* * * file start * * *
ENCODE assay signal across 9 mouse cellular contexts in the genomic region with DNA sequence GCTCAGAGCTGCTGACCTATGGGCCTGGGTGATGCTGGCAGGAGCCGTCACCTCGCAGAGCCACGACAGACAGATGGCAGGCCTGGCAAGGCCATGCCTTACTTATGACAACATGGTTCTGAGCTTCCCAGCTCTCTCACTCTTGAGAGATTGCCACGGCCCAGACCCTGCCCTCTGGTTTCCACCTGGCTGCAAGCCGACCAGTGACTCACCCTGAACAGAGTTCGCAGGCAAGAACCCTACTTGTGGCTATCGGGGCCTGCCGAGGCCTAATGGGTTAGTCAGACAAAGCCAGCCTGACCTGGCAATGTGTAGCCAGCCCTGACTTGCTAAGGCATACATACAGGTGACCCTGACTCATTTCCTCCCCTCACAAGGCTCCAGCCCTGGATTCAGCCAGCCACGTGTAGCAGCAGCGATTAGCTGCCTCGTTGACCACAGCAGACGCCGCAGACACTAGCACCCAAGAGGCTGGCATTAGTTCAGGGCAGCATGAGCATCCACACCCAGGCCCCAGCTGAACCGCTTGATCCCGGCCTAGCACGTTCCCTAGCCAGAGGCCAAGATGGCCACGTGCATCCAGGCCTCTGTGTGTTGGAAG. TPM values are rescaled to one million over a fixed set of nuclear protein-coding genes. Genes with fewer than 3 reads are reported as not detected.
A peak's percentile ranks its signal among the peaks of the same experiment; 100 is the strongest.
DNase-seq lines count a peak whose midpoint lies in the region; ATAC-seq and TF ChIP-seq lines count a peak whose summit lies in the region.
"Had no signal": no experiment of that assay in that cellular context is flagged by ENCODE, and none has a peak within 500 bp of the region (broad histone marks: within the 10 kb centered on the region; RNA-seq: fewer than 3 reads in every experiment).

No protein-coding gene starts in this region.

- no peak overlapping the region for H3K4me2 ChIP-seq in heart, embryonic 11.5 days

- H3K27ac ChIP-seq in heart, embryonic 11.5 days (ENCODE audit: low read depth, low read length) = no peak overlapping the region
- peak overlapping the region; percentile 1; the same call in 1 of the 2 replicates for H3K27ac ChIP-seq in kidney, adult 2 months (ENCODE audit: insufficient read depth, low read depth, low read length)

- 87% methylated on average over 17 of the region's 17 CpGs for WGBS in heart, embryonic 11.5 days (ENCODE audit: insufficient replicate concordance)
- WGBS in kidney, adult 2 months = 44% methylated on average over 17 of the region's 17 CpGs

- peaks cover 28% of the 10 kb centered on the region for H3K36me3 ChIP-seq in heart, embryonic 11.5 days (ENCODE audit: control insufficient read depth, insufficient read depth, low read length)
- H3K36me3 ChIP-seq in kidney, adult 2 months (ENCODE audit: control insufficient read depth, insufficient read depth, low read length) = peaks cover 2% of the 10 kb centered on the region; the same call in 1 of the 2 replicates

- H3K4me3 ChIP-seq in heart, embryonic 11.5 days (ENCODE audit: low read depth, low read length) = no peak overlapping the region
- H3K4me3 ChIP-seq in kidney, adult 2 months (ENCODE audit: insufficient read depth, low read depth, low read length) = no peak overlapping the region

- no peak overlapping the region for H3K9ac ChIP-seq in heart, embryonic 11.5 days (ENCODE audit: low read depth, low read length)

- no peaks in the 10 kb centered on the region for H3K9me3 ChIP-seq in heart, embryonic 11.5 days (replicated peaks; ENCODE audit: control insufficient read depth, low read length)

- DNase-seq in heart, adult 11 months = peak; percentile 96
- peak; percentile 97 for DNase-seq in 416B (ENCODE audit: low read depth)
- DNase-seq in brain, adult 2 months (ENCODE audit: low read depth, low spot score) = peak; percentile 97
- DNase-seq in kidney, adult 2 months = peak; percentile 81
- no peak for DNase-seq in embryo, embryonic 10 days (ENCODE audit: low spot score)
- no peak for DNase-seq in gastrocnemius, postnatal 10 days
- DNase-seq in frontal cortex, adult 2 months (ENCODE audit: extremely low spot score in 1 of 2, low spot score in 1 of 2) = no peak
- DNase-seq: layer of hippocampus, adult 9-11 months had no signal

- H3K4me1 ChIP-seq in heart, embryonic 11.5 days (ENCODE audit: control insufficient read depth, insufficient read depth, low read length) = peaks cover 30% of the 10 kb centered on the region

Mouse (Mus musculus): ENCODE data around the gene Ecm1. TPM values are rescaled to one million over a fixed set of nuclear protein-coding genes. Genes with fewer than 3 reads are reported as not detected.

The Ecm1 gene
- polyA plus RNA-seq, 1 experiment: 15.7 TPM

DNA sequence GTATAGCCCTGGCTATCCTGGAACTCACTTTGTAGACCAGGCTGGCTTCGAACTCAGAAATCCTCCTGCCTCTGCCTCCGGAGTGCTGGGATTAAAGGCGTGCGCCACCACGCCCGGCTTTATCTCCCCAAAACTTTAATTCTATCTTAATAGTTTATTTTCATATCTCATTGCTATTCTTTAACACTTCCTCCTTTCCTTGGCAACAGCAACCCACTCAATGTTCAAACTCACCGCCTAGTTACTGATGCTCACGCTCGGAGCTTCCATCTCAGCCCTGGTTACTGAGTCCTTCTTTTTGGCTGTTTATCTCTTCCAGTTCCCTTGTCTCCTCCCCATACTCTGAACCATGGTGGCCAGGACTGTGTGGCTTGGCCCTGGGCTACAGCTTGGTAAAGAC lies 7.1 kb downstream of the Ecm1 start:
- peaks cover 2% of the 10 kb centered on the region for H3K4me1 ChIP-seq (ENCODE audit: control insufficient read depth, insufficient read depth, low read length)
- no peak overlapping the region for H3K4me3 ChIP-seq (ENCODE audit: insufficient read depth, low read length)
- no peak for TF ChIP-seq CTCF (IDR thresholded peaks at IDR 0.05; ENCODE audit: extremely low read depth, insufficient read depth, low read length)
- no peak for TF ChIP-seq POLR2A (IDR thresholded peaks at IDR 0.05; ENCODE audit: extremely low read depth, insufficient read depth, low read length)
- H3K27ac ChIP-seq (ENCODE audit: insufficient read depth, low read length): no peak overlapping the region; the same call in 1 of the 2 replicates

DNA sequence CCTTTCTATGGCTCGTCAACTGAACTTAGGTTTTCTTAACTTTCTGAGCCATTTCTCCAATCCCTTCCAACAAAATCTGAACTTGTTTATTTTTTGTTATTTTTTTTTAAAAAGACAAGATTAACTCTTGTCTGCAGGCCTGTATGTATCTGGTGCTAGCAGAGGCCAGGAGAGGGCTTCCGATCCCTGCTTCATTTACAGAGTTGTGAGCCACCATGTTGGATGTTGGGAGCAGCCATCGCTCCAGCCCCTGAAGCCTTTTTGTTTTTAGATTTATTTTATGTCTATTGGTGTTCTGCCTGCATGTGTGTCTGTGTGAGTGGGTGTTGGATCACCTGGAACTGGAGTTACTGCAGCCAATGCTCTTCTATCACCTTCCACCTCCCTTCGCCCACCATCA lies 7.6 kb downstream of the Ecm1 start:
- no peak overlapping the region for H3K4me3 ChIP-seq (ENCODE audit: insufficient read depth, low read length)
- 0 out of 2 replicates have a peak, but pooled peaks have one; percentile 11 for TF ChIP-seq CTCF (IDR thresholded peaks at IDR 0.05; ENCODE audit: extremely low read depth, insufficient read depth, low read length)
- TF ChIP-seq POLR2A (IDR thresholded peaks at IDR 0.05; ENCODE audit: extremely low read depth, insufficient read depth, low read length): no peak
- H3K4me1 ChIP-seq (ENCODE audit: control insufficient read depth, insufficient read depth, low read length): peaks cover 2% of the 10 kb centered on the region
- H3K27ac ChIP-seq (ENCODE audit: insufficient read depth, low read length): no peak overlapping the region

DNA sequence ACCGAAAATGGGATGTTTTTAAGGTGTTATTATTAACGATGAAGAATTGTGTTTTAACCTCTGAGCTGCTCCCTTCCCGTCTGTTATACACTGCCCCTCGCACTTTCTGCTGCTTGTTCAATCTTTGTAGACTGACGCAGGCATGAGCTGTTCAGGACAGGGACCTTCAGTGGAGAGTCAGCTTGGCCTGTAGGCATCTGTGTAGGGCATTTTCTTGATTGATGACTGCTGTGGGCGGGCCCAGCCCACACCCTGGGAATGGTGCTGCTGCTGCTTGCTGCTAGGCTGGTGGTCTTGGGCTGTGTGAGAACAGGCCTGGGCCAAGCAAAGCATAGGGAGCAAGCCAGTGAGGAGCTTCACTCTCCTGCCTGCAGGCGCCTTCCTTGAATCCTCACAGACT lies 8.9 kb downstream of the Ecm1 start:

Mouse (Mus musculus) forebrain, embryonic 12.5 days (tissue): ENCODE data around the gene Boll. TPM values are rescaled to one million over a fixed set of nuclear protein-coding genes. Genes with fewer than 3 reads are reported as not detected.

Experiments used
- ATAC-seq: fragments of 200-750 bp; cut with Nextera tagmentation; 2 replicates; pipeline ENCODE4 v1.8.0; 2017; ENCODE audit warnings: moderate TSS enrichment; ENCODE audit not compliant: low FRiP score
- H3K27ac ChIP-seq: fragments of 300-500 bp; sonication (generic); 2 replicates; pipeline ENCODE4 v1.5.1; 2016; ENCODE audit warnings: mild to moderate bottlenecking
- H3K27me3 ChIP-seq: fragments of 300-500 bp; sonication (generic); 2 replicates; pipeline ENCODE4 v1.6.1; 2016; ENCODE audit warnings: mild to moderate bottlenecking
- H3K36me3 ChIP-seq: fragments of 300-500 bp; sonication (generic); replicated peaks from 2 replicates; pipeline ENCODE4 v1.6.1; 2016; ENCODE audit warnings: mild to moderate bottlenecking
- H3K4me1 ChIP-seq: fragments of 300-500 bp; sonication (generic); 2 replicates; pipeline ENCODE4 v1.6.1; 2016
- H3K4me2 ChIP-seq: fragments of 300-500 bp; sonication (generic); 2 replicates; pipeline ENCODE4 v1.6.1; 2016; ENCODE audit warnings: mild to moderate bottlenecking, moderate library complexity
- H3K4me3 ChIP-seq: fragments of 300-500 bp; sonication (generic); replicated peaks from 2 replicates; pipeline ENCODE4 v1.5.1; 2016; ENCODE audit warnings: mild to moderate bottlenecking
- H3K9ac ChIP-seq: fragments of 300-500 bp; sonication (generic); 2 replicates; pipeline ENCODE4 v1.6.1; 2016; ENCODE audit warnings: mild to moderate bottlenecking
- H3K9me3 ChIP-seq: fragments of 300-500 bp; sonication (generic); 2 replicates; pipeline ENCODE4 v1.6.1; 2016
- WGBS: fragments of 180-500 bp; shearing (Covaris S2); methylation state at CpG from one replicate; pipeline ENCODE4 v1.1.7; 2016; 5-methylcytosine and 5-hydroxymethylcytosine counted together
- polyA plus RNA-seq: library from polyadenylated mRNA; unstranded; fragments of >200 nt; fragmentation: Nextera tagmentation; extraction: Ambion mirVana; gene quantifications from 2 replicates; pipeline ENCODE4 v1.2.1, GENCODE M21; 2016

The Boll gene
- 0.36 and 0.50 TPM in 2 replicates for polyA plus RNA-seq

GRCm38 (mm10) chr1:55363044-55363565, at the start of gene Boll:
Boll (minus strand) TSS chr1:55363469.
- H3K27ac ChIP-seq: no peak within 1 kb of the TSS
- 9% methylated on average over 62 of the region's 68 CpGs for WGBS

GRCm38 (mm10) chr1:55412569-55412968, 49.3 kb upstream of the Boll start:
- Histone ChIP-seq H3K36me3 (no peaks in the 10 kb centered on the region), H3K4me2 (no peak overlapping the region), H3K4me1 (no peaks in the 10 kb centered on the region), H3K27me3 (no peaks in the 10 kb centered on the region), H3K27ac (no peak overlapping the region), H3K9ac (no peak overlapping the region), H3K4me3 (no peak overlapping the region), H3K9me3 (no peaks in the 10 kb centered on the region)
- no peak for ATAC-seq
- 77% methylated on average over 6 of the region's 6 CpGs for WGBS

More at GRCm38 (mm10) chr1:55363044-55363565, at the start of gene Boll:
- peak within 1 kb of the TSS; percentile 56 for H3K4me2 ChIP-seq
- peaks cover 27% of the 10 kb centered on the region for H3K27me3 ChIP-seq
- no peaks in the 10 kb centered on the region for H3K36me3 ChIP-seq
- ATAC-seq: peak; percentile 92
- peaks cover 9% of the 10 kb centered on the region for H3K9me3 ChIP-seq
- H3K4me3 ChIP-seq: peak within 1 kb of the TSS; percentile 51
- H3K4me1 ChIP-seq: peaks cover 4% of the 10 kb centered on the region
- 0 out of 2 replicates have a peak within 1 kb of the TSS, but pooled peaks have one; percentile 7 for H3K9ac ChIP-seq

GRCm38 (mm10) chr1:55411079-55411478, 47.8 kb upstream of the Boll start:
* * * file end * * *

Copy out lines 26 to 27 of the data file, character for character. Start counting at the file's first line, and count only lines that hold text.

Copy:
Mouse (Mus musculus): ENCODE data around the gene Ecm1. TPM values are rescaled to one million over a fixed set of nuclear protein-coding genes. Genes with fewer than 3 reads are reported as not detected.

The Ecm1 gene